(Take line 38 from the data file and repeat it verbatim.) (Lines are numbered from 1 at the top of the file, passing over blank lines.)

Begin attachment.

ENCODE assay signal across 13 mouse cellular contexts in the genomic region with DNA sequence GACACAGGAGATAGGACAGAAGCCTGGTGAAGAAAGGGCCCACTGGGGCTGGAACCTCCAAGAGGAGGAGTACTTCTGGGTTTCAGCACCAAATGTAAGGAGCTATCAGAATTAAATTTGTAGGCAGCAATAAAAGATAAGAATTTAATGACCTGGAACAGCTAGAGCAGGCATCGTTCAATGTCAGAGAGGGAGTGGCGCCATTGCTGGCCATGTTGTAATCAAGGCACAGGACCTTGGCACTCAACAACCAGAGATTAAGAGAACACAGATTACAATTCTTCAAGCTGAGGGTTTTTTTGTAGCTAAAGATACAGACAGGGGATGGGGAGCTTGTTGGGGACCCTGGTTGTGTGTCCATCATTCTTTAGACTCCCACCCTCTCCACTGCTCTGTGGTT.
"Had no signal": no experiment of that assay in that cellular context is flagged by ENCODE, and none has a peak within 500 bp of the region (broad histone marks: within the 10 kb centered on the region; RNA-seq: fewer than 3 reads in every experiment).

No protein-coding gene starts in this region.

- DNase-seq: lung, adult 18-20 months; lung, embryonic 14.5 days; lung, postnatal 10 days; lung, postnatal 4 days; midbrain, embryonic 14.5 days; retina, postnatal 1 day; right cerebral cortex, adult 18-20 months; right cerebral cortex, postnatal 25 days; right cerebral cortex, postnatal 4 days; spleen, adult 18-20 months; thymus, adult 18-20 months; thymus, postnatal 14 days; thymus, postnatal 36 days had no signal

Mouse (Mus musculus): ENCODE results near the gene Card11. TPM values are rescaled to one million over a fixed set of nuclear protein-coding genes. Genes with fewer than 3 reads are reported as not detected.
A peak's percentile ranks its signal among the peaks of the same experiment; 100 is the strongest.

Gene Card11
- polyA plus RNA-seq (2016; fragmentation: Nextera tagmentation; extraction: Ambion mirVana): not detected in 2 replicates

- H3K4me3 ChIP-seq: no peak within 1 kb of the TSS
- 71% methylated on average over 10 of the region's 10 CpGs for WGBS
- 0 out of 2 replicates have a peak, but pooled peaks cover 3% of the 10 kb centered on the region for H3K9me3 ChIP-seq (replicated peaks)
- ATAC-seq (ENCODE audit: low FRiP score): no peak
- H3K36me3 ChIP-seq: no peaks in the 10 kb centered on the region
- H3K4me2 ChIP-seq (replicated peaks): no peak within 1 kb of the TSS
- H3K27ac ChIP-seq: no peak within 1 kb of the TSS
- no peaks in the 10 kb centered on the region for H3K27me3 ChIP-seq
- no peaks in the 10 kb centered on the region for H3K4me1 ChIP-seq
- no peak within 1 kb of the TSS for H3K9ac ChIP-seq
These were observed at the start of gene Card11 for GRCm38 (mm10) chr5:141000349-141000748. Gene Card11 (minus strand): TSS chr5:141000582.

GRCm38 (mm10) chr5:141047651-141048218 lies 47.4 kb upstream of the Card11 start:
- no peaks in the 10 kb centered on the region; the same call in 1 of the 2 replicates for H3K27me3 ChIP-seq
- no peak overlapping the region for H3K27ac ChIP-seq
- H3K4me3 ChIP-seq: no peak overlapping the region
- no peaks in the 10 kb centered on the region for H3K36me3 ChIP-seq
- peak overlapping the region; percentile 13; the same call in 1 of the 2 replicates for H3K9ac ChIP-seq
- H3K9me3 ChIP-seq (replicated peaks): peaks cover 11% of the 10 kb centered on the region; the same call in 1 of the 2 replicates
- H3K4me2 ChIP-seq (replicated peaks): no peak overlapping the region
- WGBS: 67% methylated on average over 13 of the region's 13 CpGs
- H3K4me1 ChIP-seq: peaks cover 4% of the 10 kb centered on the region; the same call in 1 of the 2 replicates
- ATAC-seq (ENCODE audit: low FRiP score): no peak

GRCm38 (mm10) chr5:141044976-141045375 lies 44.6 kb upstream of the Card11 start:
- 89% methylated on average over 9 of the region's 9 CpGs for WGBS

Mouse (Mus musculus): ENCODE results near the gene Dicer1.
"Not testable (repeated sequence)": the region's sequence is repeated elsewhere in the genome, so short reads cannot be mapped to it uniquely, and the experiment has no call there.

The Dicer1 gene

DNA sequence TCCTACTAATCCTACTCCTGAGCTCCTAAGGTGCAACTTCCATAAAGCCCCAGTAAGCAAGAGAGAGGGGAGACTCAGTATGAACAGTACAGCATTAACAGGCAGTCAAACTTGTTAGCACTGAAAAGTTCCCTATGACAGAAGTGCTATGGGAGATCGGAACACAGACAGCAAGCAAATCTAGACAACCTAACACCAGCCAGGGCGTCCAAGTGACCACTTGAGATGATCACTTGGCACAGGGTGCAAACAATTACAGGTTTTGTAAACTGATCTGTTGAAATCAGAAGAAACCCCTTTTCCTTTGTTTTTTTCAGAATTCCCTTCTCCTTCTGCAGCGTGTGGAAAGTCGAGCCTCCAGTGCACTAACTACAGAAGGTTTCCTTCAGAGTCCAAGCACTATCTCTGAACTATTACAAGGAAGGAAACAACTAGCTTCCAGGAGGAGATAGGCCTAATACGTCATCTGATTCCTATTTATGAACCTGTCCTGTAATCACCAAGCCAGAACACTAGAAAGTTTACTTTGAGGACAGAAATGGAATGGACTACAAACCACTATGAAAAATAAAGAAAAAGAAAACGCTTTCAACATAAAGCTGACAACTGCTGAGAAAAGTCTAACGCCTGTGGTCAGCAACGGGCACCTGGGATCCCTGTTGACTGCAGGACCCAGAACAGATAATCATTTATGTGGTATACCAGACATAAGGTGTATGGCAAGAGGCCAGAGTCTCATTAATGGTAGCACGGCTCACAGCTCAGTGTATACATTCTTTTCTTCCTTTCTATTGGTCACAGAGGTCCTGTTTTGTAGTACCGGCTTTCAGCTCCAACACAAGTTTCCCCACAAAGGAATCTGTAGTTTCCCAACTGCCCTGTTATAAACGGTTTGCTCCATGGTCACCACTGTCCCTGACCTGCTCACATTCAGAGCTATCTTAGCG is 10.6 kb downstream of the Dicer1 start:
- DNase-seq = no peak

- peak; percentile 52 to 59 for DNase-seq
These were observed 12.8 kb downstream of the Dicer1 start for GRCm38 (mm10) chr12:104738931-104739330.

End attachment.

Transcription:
- peak; percentile 52 to 59 for DNase-seq